* * (_ /||\_) . * And quiet spirit, that is
* *. /____\ * . so precious to God
(1 Peter 3:4 TLB)

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Re: liberation theology... and other emerging theologies

Post by christine » Mon Aug 24, 2009 9:36 am

One could argue that the OT prophets flagged up liberation theology. Words from Amos reached me in adolescence 'Let justice roll down like waters and righteousness like an everlasting stream' along with 'I hate I despise your feast days and take no delight in your solemn assemblies.'

In essence Liberation Theology is the gospel - links with the parable of the sheep and the goats - its adherents espouse empty religiosity and look for and advocate social action - transforming the unjust structures of society etc etc (the latter is one of the C of E's 5 marks of mission not that one would realise it!!)

One of the inspirational figures in Liberation Theology was Archbishop Romero - it's well worth reading his life story.

This rather long quote from Introducing Liberation Theology: Clodovis Boff gives one the picture



p. 3 ‘Every true theology springs from a spirituality – that is, from a true meeting with God in history. Liberation theology was born when faith confronted the injustice done to the poor….We mean a collective poor…. The poor are also the workers exploited by the capitalist system; the underemployed, those pushed aside by the production process – a reserve army always at hand to take the place of the employed; they are the labourers of the countryside, and migrant workers with only seasonal work. ….In the light of faith, Christians see in them the challenging face of the Suffering Servant, Jesus Christ. At first there is silence, silent and sorrowful contemplation, as if in the presence of a mystery that calls for introspection and prayer. Then this presence speaks. The Crucified in these crucified persons weeps and cries out: I was hungry …in prison…naked’ (Matt.25:3146).


The Crucified needs to be raised to life. We are on the side of the poor only when we struggle alongside them against the poverty that has been unjustly created and forced on them.



p. 1 ‘One day, in the arid region of northeastern Brazil, one of the most famine stricken parts of the world, I (Clodovis) met a bishop going into his house; he was shaking. ‘Bishop, what’s the matter?’ I asked. He replied that he had just seen a terrible sight: in front of the cathedral was a woman with three small children and a baby clinging to her neck. He saw that they were fainting from hunger. The baby seemed to be dead. He said ‘Give the baby some milk, woman!’ ‘I can’t, my lord,’ she answered. The bishop went on insisting that she should, and she that she could not. Finally because of his insistence, she opened her blouse. Her breast was bleeding; the baby sucked violently at it. And sucked blood. The mother who had given it life was feeding it, like the pelican, with her own blood, her own life. The bishop knelt down in front of the woman, placed his hand on the baby’s head, and there and then vowed that as long as such hunger existed, he would feed at least one hungry child each day.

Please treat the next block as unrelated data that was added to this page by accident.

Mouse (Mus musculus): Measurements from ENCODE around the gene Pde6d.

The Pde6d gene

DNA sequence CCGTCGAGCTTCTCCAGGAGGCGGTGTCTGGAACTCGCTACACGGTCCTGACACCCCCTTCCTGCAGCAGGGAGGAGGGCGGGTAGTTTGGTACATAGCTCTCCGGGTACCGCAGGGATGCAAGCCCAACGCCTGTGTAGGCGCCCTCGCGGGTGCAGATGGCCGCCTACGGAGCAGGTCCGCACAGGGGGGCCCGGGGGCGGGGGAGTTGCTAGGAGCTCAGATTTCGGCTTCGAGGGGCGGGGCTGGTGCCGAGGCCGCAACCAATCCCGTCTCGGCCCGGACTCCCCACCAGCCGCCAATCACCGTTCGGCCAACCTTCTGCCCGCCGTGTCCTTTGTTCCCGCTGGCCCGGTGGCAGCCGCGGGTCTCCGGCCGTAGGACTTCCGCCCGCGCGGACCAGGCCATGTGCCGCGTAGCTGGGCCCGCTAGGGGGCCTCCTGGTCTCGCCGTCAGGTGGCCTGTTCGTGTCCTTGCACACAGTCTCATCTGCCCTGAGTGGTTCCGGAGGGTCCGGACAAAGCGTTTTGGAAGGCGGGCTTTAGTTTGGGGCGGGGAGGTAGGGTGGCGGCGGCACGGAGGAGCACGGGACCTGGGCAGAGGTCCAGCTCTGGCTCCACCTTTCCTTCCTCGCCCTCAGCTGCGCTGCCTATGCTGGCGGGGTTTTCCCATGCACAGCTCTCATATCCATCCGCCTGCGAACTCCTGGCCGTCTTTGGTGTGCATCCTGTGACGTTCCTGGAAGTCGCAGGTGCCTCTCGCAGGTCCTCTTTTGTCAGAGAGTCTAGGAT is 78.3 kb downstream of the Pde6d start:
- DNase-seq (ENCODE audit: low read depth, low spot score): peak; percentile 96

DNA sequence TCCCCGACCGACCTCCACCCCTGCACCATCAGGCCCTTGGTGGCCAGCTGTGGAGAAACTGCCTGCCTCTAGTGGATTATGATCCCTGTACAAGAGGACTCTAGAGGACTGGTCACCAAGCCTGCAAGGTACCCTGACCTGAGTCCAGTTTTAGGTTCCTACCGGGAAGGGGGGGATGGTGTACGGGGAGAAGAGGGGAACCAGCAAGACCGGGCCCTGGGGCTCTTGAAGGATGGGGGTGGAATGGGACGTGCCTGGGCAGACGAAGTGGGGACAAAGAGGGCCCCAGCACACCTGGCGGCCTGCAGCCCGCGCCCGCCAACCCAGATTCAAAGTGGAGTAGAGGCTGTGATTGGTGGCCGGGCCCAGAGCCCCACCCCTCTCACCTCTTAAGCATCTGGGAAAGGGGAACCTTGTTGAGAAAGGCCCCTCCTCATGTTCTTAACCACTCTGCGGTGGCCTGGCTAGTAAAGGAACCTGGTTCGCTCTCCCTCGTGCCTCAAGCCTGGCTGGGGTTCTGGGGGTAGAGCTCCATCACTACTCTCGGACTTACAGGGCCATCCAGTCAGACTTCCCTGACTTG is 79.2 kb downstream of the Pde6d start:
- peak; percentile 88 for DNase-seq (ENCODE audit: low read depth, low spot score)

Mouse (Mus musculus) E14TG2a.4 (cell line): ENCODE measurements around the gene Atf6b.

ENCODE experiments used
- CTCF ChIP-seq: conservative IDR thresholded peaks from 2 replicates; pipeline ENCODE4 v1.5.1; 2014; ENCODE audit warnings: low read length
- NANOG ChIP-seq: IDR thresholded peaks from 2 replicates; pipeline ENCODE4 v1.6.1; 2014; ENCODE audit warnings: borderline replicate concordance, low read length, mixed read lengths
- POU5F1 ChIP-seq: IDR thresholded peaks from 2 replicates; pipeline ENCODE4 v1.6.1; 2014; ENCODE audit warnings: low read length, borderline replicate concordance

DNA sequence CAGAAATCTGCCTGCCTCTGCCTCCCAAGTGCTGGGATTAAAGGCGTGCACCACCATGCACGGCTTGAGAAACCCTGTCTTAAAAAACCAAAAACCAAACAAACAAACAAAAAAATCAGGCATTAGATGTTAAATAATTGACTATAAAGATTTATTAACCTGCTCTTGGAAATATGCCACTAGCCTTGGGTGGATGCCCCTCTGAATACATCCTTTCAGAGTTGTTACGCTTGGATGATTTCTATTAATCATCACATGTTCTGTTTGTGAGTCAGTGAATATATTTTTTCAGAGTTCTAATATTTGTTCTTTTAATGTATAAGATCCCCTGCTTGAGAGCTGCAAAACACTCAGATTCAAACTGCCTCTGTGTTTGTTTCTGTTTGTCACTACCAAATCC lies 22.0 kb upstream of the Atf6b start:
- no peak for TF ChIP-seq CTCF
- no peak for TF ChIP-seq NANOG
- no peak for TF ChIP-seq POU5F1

I heard the latter in a sermon preached in a High Anglican church just before the priest left for a prestigious post elsewhere.

The emphasis above is mine

Christine :cross:





This extract - rather long - from another book - describes the approach well.

enyaj

Re: liberation theology... and other emerging theologies

Post by enyaj » Wed Aug 26, 2009 11:14 am

christine wrote: The bishop knelt down in front of the woman, placed his hand on the baby’s head, and there and then vowed that as long as such hunger existed, he would feed at least one hungry child each day.[/b]
In essence, do we cross over and walk by, or do we take on the responsibility of giving succour with all the cost and inconvienence such help might demand of us?

Surely it matters not whether we are liberal or conservative in our theology, what does matter is that we pay heed to the teachings of the Christ, with a good deal more than lip service.

Jayne (in Aroha, Hope, and Love. ) nz

. * . (\ *** /) * . You may be dissapointed
* . * ( \(_)/ ) * * if you fail, but you are
. . (_ /||\_) . * doomed if you don't try
* . /____\ *..*